Luke Harangody, PF, Boston Celtics: The Celtics are struggling with injuries to nearly all of their big men, so rookie Harangody has been thrust into a major role with the team in recent games. In his first game with over 20 minutes of playing time, Harangody looked good, scoring 17 points and grabbing 11 rebounds, but he followed that up with 0 points and 2 rebounds against the Bulls, looking lost, confused, and unsure for all of his 13 minutes. That's exactly why it is a good idea to step back and wait three good games before grabbing a guy off waivers.

Omri Casspi, SF, Sacramento Kings: Paul Westphal's revolving-door starting lineup has made it difficult for any King to put up three good games in a row, especially Casspi, who went from opening day starter to not playing at all. Now, two months into the season, Casspi finally seems to be settling in to a 25-30 minutes a game bench role. At the beginning of this month he put up a couple of double-doubles in a row off the bench and had a productive three-game stretch in which he was rebounding and hitting threes. Casspi is a nice swingman-type pickup in deep leagues and someone keep an eye on in standard leagues.

Manny Harris, SG, Cleveland Cavaliers: With their second and third options at guard out with injuries, the Cavs have come up with a bunch of guys you might never have heard of before. But with Anthony Parker and Daniel Gibson out for several more games, Manny Harris, Christian Eyenga and Alonzo Gee will have a chance to show that they can play consistently at the NBA level. In the five games he's started this year for the Cavs, Harris has averaged 12.8 points, 5 rebounds, 1.4 steals and 1.4 threes per 30 minutes. If he can keep it up, those type of numbers play in any fantasy league.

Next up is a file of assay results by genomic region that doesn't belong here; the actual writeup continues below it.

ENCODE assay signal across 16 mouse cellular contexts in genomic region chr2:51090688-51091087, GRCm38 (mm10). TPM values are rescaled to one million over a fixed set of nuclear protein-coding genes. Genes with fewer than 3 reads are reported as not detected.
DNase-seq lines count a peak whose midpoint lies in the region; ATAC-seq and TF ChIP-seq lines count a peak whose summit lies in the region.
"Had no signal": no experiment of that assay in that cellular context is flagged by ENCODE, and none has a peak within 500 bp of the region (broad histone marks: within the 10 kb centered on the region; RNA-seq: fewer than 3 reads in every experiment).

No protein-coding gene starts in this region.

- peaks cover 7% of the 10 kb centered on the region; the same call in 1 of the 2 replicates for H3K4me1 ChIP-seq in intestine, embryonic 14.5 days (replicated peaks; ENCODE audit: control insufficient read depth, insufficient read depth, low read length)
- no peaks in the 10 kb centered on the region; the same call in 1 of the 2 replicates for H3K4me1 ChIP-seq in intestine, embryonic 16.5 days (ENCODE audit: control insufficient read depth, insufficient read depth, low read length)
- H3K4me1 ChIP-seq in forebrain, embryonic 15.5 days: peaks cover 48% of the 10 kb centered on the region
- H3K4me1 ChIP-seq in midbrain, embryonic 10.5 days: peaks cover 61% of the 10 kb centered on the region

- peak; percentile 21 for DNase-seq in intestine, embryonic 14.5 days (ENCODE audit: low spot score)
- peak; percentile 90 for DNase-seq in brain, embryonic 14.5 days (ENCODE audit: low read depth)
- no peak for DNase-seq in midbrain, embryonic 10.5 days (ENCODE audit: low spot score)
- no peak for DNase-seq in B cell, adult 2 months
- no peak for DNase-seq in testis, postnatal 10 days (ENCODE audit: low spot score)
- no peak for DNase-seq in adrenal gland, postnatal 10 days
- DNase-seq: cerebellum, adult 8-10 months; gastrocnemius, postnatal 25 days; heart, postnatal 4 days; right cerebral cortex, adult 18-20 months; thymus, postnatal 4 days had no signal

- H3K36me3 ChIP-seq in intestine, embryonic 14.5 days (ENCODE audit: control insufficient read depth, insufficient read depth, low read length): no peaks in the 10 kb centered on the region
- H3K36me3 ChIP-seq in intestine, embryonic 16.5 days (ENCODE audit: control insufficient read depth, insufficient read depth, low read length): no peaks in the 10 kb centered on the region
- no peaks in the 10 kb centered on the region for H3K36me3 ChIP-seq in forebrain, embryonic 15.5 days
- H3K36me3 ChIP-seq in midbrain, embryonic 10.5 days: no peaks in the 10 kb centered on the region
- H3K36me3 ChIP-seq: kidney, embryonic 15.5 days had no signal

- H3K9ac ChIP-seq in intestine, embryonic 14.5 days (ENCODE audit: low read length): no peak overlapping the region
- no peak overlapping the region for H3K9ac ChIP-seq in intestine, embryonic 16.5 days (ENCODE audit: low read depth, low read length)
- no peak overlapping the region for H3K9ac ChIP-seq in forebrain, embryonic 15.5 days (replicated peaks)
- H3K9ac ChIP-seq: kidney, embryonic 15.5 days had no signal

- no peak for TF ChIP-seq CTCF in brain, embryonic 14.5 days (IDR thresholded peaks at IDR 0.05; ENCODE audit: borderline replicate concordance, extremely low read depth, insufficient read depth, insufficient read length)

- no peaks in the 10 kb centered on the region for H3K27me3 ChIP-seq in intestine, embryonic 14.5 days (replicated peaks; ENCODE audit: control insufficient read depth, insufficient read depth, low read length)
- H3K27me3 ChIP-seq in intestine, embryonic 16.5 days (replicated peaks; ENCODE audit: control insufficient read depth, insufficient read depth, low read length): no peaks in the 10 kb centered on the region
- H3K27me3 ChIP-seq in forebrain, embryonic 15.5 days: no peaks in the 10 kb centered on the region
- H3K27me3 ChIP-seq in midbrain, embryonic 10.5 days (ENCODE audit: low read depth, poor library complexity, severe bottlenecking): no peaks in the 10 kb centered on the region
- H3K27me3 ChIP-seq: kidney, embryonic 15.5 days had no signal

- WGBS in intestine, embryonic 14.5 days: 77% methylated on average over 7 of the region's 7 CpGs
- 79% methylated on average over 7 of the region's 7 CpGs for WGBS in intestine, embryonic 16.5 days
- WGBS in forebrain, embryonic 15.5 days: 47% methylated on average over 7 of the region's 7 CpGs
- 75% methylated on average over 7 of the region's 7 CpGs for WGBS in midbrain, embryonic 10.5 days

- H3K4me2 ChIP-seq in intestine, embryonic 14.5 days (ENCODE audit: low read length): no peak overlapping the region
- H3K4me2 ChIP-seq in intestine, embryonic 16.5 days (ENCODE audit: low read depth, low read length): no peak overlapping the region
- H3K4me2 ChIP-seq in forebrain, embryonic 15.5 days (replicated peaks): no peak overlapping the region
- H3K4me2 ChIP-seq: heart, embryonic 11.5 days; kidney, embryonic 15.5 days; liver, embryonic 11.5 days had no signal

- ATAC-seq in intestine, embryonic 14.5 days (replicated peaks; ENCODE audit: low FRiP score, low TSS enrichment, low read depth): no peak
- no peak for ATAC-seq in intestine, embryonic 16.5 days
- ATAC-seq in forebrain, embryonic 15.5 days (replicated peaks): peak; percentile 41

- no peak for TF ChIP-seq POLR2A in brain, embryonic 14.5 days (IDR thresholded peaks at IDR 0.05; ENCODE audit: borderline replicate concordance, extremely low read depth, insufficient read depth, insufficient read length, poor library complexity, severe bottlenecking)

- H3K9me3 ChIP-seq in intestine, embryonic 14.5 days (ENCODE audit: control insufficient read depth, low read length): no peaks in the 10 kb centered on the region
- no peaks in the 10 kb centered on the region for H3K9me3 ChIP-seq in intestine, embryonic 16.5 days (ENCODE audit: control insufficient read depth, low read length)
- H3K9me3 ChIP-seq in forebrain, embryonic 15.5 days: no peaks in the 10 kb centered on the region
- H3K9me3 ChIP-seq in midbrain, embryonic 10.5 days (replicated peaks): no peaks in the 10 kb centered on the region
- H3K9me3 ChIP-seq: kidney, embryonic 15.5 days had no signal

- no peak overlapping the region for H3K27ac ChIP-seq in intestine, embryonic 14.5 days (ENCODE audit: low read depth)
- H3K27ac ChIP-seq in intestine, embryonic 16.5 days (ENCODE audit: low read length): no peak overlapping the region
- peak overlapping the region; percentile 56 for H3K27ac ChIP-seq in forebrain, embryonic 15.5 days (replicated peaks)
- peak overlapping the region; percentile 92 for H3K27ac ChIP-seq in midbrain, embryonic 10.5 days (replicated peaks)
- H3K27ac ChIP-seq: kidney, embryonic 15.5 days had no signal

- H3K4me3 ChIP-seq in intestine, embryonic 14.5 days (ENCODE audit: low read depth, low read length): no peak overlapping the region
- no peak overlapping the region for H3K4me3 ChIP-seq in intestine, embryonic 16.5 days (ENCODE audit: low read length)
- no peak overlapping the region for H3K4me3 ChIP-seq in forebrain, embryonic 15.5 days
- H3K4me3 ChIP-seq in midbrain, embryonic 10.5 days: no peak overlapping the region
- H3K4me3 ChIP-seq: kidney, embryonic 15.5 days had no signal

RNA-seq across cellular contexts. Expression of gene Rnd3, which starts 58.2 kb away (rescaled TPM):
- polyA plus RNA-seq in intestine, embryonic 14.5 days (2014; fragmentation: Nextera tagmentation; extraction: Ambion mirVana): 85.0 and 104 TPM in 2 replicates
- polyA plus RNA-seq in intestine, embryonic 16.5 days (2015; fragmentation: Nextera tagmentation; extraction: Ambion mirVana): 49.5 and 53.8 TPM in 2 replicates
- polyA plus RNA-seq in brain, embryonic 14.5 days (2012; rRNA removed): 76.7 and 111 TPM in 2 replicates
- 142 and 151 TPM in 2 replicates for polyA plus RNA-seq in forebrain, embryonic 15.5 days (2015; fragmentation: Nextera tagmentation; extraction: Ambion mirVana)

Tyler Hansbrough, PF, Indiana Pacers: Jim O'Brien has been experimenting with the Pacers rotation in January in hopes of jump-starting a team that is fading fast. His most recent change placed Hansbrough in the starting lineup with former starter Josh McRoberts not getting off the bench for two straight games. Hansbrough is an intriguing fantasy play. In his first start he put up 23 points and 12 rebounds in 36 minutes. However, the Pacers continue to lose games and this is probably not the last move for O'Brien, who has also cut the playing time of one of his best players (Roy Hibbert) instead of trying to figure out how to best utilize him. Given the extenuating circumstances, wait on adding Hansbrough until the Pacers' rotation has clearly been settled.

J.J. Hickson, PF, Cleveland Cavaliers: In many ways, Hickson is the poster child for the three-game rule. The 22-year old has struggled with consistency all season and has been unable to put together a solid stretch of three games since early November. He's clashed coach Byron Scott and been benched for missing practice. But with Anderson Varejao now out for the season with a torn ankle tendon, the Cavs have few options at center other than Hickson and the injury-prone Leon Powe. Against the Suns on Sunday night, Hickson blew up for 23 points and 17 rebounds in 35 minutes, which is a clear reminder of how good he can be when he's on the same page as the rest of his team. Recent history is not on Hickson's side, but he is worth a speculative pickup if he's available in your league to see if he take advantage of this opportunity.